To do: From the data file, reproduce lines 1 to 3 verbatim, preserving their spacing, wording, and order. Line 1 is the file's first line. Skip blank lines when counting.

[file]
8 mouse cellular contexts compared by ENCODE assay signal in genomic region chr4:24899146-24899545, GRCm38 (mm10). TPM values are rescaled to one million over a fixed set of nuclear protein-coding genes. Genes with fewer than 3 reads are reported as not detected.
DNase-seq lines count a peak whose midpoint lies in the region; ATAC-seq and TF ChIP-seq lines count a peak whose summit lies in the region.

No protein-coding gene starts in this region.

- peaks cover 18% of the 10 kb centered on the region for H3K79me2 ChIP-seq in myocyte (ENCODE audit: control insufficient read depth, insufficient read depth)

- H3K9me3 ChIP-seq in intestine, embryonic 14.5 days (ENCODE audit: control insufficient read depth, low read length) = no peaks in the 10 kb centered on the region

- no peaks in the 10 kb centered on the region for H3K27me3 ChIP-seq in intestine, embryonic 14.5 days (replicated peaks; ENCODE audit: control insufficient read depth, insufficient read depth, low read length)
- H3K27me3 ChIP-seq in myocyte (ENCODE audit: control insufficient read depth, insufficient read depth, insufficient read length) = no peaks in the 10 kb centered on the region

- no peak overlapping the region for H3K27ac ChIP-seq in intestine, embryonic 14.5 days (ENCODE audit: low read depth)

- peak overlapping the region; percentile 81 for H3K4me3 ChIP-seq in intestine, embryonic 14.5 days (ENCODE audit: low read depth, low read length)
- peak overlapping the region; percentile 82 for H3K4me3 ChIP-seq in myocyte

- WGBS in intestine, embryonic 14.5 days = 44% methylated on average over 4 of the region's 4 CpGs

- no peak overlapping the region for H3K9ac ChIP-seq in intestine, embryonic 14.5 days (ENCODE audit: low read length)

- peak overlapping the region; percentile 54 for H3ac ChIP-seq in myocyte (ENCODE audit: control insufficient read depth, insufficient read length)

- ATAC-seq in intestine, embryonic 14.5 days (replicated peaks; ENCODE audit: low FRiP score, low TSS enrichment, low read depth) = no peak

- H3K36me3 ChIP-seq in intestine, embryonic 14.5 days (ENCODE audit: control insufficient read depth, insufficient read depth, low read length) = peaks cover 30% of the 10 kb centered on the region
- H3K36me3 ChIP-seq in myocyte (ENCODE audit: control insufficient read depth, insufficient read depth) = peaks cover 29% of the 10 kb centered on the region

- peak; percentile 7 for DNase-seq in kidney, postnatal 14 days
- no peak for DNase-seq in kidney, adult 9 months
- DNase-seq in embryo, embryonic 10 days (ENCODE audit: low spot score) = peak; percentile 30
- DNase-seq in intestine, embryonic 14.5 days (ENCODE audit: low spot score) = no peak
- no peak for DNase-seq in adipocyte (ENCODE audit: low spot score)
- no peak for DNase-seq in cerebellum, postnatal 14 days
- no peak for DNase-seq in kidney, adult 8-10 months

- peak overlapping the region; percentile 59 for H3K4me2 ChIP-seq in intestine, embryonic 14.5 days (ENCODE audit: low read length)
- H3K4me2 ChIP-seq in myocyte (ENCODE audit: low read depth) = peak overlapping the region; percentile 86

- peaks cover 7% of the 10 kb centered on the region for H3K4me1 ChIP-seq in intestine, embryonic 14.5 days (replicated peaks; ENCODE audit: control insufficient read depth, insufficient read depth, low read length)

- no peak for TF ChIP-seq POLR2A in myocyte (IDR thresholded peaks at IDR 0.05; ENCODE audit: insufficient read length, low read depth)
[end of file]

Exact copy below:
8 mouse cellular contexts compared by ENCODE assay signal in genomic region chr4:24899146-24899545, GRCm38 (mm10). TPM values are rescaled to one million over a fixed set of nuclear protein-coding genes. Genes with fewer than 3 reads are reported as not detected.
DNase-seq lines count a peak whose midpoint lies in the region; ATAC-seq and TF ChIP-seq lines count a peak whose summit lies in the region.

No protein-coding gene starts in this region.